Every single book signing and book event I’ve been to has been a blast. I’ve met so many interesting people who want to talk about food (I’ve dreamed of this day for so, so long. People. People who love food and don’t look at me cross-eyed when I start wistfully describing the flavor of a homemade pesto or grilled corn on the cob. I love these people.), some of whom even buy my book.
At the Slow Food Boston/Public Radio Kitchen “Slow Food on No Dough” event at the end of June, I was finally able to meet Anastacia Marx de Salcedo of Slow Food Boston and Public Radio Kitchen after more than a year of emailing back and forth. Along with Anastacia, I also got my first in-person introduction to Sue McCrory (we share a lot of farm and garden experience in common, which is always amusing to recount while hanging out on Commonwealth Ave in Boston), and Brian Knowles, The Gringo Chapin, my until-this-point Twitter-friend not in-person friend (we’re now in-person friends, of course).
It was also wonderful to see Jessica Alpert of Radio Boston and Public Radio Kitchen again. Earlier in June, we had set out with Radio Boston host Meghna Chakrabarti to shop and cook on a budget, the results of which can be heard here. Boy, do I love me some radio, let me tell you, and Meghna, Jessica, Meghan, and Tim were wonderful to work with, even if with my trademark longwindedness (another made-up word. I’m on a roll these last few posts) I managed to keep them at work until 8pm.
The Slow Food/PRK event was a pot luck, with everyone in attendance making their best on-a-budget dishes; all of which were delicious, and quite healthy (for they were comprised primarily of vegetables and legumes, not surprisingly). After dinner, I launched into the story of how the book came to be, but not before (as Anastacia puts it so amusingly in her event recap) lobbing plants and seeds at the crowd.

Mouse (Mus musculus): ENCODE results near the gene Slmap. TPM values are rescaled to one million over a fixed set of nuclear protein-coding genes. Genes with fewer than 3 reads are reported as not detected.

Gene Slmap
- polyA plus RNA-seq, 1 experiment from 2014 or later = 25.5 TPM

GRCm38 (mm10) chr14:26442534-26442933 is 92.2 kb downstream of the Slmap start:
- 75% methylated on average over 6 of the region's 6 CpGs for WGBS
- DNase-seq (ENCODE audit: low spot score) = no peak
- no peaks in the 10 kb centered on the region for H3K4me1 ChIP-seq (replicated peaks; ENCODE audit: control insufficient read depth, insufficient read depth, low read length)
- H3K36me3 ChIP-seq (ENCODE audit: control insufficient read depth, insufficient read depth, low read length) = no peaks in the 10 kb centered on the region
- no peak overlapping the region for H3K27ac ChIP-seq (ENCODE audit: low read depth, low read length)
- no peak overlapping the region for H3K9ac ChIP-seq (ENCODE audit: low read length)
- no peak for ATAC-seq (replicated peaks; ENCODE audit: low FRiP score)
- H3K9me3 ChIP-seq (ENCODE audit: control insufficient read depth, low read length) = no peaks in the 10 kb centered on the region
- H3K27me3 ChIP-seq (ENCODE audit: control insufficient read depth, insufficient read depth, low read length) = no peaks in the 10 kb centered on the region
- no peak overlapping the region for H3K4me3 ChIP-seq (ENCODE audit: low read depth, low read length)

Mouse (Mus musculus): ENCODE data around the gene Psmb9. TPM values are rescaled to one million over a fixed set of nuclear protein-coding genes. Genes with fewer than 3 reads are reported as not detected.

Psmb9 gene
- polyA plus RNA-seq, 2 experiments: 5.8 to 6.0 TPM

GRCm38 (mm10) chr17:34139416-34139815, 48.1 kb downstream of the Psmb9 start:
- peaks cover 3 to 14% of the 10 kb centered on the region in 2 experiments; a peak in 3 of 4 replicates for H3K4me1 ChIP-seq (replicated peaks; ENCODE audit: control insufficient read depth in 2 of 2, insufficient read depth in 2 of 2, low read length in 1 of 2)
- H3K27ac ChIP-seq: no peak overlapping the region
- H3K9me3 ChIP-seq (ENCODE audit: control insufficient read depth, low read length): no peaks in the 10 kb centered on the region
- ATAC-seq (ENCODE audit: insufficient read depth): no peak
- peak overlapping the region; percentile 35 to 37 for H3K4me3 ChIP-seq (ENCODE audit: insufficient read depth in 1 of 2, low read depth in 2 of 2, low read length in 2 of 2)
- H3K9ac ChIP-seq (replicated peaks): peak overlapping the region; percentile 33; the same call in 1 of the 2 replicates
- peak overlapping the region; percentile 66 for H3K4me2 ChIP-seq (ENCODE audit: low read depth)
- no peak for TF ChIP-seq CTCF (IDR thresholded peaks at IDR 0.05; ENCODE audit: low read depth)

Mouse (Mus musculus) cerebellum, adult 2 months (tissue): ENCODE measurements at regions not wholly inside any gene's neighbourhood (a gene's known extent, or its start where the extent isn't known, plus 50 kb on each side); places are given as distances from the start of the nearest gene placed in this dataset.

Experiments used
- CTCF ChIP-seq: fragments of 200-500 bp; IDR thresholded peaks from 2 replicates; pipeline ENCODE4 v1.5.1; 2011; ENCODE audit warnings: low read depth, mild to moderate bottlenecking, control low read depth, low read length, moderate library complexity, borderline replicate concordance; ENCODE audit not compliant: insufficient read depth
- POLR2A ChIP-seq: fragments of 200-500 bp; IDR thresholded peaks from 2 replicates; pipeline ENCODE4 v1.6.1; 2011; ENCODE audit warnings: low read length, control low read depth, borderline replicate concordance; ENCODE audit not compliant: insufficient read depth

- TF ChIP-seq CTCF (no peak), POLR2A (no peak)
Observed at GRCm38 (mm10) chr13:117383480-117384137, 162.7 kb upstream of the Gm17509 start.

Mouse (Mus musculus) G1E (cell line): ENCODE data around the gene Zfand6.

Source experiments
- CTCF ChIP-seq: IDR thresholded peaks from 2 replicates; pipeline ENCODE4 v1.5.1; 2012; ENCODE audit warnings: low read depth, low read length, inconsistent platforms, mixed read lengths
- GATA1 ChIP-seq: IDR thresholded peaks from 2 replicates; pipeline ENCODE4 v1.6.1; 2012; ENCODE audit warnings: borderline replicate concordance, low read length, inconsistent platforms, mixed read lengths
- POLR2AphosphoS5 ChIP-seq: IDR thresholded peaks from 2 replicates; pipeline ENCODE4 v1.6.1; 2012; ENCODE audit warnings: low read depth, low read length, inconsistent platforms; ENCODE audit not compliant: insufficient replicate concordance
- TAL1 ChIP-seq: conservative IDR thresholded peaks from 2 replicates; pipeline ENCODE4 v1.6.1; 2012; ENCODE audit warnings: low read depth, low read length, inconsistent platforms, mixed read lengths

I’m a semi-violent grow-your-own advocate, it turns out. Beware the mad seed-lobber woman, for she will force you into growing one thing yourself. Just one thing, for crying out loud.
There was far less flinging of plants and the like at the Whole Foods Market in Dedham this past Wednesday, where the prepared foods team was kind enough to make a huge amount of my Israeli Couscous with Chickpeas and Almonds (a summertime favorite, and quite likely to be on the menu at a few of my upcoming events, as it’s a good vegan option – unless, of course, you’re allergic to nuts. Or don’t eat gluten. Then it’s not such a great option after all.), and Lauren, the Marketing Team Leader in the amazingly gorgeous and somewhat overwhelming (in a good way) Dedham store stood by my side all evening, talking up the book and doling out heaping portions of couscous while I chatted up a storm with many of my old friends, and then proceeded to lose myself in the wine department (you should see the wine they have there. Holy cow. And cheap, too!) before taking my leave of the store. Oh, but I will be back.Yes, I will. And when I am, I will spend four, maybe five, hours perusing the merchandise.
On Monday, July 19, I’ll be at Harvard Bookstore in Cambridge. I start speaking at 7pm (or so), and there might be a plant or two lurking behind the podium (or chair. In the event that the event is podiumless. Please do give me credit for yet another imaginary word, if you don’t mind.). I may not hurl plants at people, though. If I’m in a pleasant enough mood, that is.